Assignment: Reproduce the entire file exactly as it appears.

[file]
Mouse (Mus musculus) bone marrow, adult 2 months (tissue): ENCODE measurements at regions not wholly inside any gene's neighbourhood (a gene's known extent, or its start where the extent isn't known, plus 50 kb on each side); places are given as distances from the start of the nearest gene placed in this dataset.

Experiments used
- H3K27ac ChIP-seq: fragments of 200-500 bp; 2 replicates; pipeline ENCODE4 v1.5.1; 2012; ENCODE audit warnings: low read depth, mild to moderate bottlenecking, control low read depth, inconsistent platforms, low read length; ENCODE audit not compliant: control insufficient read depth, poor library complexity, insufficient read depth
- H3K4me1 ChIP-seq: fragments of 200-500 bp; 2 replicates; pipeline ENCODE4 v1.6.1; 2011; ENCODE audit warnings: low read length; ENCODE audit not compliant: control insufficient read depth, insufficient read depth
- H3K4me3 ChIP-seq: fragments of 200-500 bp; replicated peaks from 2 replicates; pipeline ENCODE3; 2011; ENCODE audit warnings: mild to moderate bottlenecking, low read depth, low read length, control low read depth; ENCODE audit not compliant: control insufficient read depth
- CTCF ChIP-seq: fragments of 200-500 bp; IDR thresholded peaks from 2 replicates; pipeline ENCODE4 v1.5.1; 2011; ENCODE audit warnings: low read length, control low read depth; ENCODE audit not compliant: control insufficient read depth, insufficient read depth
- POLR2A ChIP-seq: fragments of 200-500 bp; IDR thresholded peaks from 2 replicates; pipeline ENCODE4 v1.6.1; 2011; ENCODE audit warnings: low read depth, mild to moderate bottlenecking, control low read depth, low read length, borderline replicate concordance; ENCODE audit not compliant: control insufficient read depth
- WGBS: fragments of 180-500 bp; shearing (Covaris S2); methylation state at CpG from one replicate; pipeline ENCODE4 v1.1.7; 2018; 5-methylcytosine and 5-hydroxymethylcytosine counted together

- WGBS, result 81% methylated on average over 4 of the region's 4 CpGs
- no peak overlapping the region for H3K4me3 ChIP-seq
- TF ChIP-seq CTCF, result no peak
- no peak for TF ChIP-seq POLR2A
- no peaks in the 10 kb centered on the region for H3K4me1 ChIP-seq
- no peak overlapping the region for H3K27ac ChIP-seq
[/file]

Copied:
Mouse (Mus musculus) bone marrow, adult 2 months (tissue): ENCODE measurements at regions not wholly inside any gene's neighbourhood (a gene's known extent, or its start where the extent isn't known, plus 50 kb on each side); places are given as distances from the start of the nearest gene placed in this dataset.

Experiments used
- H3K27ac ChIP-seq: fragments of 200-500 bp; 2 replicates; pipeline ENCODE4 v1.5.1; 2012; ENCODE audit warnings: low read depth, mild to moderate bottlenecking, control low read depth, inconsistent platforms, low read length; ENCODE audit not compliant: control insufficient read depth, poor library complexity, insufficient read depth
- H3K4me1 ChIP-seq: fragments of 200-500 bp; 2 replicates; pipeline ENCODE4 v1.6.1; 2011; ENCODE audit warnings: low read length; ENCODE audit not compliant: control insufficient read depth, insufficient read depth
- H3K4me3 ChIP-seq: fragments of 200-500 bp; replicated peaks from 2 replicates; pipeline ENCODE3; 2011; ENCODE audit warnings: mild to moderate bottlenecking, low read depth, low read length, control low read depth; ENCODE audit not compliant: control insufficient read depth
- CTCF ChIP-seq: fragments of 200-500 bp; IDR thresholded peaks from 2 replicates; pipeline ENCODE4 v1.5.1; 2011; ENCODE audit warnings: low read length, control low read depth; ENCODE audit not compliant: control insufficient read depth, insufficient read depth
- POLR2A ChIP-seq: fragments of 200-500 bp; IDR thresholded peaks from 2 replicates; pipeline ENCODE4 v1.6.1; 2011; ENCODE audit warnings: low read depth, mild to moderate bottlenecking, control low read depth, low read length, borderline replicate concordance; ENCODE audit not compliant: control insufficient read depth
- WGBS: fragments of 180-500 bp; shearing (Covaris S2); methylation state at CpG from one replicate; pipeline ENCODE4 v1.1.7; 2018; 5-methylcytosine and 5-hydroxymethylcytosine counted together

- WGBS, result 81% methylated on average over 4 of the region's 4 CpGs
- no peak overlapping the region for H3K4me3 ChIP-seq
- TF ChIP-seq CTCF, result no peak
- no peak for TF ChIP-seq POLR2A
- no peaks in the 10 kb centered on the region for H3K4me1 ChIP-seq
- no peak overlapping the region for H3K27ac ChIP-seq